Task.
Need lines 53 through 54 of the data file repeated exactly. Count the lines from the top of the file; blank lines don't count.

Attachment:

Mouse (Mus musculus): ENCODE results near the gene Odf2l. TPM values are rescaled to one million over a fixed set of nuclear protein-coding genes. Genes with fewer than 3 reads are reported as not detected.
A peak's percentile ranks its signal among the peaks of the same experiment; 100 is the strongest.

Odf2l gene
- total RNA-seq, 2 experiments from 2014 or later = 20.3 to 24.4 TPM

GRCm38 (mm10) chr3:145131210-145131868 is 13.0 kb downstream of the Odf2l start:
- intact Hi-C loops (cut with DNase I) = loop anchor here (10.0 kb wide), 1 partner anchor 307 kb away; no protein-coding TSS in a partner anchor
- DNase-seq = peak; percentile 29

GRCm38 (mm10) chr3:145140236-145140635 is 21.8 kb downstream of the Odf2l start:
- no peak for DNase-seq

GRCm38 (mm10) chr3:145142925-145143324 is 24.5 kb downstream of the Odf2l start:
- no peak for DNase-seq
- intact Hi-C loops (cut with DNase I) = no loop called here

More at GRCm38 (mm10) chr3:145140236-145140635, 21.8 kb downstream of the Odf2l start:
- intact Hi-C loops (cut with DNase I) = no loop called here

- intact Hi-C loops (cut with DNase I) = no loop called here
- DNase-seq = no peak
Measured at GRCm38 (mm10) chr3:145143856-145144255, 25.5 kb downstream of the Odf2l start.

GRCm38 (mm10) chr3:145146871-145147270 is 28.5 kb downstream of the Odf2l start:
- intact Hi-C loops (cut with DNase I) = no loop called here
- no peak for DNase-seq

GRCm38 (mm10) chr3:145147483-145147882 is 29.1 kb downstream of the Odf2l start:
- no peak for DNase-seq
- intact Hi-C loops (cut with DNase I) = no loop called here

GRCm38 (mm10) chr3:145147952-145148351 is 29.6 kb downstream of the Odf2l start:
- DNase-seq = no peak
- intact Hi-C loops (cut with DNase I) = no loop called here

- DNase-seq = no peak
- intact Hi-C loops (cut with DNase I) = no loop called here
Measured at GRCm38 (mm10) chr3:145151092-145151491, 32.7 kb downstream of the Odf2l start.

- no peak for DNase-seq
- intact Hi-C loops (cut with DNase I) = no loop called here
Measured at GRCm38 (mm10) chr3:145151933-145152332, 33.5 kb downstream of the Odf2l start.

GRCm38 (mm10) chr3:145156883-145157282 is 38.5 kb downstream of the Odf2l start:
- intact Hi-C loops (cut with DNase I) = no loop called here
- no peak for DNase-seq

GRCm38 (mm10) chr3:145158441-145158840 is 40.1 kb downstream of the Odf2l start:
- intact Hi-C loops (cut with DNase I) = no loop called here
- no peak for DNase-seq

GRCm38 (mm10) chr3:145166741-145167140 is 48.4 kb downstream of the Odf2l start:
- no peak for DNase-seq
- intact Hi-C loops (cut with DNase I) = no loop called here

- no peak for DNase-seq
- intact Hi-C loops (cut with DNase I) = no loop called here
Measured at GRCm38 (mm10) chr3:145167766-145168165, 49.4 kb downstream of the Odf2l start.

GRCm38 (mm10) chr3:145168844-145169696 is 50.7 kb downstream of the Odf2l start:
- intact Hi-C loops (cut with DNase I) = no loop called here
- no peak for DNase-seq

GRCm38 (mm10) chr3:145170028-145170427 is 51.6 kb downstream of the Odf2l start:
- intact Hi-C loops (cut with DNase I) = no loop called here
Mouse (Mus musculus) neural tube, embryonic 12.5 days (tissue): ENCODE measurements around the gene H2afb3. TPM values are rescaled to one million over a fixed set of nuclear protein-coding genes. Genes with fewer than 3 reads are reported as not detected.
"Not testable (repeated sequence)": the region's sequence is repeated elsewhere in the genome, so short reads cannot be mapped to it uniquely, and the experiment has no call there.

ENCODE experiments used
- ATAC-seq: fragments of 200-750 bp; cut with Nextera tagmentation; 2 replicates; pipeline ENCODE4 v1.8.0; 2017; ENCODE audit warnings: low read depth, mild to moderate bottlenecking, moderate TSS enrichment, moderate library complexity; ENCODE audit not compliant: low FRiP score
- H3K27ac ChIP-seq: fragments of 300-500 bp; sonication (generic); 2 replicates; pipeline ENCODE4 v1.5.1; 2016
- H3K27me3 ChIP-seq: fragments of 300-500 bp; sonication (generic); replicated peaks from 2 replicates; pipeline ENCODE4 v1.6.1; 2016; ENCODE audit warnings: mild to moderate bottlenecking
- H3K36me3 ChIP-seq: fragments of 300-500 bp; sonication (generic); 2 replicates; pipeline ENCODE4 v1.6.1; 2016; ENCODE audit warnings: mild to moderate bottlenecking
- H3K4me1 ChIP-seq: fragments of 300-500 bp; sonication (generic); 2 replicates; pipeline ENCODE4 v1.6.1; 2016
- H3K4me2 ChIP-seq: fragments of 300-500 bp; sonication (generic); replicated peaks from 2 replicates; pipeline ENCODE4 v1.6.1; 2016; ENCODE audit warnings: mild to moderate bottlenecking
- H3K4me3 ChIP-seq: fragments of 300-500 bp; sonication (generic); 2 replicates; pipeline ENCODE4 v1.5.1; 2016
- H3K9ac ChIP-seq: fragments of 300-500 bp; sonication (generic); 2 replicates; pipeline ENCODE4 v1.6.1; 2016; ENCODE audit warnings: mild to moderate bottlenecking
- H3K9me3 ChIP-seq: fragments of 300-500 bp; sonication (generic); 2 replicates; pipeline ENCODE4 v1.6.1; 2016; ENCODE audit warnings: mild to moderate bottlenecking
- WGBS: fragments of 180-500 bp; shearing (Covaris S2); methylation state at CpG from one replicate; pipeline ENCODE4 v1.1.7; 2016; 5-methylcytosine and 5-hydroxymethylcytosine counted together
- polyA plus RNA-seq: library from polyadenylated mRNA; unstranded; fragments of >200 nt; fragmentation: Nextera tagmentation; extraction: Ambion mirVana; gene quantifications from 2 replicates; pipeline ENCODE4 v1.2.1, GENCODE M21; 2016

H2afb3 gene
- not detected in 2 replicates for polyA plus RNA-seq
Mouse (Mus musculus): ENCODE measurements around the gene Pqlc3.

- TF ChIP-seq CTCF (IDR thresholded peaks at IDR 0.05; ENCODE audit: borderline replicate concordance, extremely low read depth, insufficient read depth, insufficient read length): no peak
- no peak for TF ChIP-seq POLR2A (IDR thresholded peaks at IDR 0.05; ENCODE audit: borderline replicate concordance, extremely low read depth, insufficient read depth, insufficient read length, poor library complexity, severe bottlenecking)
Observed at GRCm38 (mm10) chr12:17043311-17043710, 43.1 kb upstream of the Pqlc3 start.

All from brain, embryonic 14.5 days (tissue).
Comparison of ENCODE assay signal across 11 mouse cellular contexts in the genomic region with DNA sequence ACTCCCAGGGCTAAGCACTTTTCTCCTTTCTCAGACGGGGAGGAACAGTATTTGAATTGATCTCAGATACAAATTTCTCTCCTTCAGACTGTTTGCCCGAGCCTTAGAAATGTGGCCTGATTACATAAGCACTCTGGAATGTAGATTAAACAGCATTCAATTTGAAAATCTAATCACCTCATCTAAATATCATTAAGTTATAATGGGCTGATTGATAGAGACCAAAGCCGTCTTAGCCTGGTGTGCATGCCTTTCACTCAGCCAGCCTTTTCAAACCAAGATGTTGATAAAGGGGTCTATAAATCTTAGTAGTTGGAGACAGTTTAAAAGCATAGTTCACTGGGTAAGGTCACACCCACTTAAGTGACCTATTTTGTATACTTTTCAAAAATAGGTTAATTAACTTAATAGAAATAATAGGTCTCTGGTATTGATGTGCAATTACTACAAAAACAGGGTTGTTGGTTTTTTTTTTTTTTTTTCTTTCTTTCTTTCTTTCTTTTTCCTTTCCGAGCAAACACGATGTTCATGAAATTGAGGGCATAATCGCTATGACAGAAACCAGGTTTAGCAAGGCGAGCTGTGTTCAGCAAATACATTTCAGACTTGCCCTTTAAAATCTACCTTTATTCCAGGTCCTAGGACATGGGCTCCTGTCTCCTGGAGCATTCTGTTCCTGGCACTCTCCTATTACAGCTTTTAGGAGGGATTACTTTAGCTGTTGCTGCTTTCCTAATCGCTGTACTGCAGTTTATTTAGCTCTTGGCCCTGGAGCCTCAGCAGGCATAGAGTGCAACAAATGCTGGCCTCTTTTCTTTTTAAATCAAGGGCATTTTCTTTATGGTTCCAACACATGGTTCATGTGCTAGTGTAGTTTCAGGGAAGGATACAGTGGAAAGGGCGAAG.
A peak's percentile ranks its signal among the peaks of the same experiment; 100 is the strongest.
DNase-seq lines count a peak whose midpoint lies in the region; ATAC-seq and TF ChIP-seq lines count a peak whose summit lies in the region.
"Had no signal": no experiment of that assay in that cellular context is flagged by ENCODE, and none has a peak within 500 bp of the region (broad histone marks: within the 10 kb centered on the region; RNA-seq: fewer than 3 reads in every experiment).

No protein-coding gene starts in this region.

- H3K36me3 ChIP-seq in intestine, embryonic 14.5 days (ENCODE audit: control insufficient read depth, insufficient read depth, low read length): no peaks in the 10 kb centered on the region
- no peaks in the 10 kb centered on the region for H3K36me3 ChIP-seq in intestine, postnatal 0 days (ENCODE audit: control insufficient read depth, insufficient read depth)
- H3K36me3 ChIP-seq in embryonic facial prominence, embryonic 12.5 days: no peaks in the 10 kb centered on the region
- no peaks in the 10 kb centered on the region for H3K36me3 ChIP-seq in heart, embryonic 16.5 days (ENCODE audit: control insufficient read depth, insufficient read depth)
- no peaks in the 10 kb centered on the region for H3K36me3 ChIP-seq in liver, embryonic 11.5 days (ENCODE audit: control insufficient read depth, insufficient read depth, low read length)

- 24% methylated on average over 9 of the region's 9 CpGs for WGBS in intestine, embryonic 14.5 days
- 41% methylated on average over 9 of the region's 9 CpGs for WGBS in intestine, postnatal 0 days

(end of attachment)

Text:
- ATAC-seq: fragments of 200-750 bp; cut with Nextera tagmentation; 2 replicates; pipeline ENCODE4 v1.8.0; 2017; ENCODE audit warnings: low read depth, mild to moderate bottlenecking, moderate TSS enrichment, moderate library complexity; ENCODE audit not compliant: low FRiP score
- H3K27ac ChIP-seq: fragments of 300-500 bp; sonication (generic); 2 replicates; pipeline ENCODE4 v1.5.1; 2016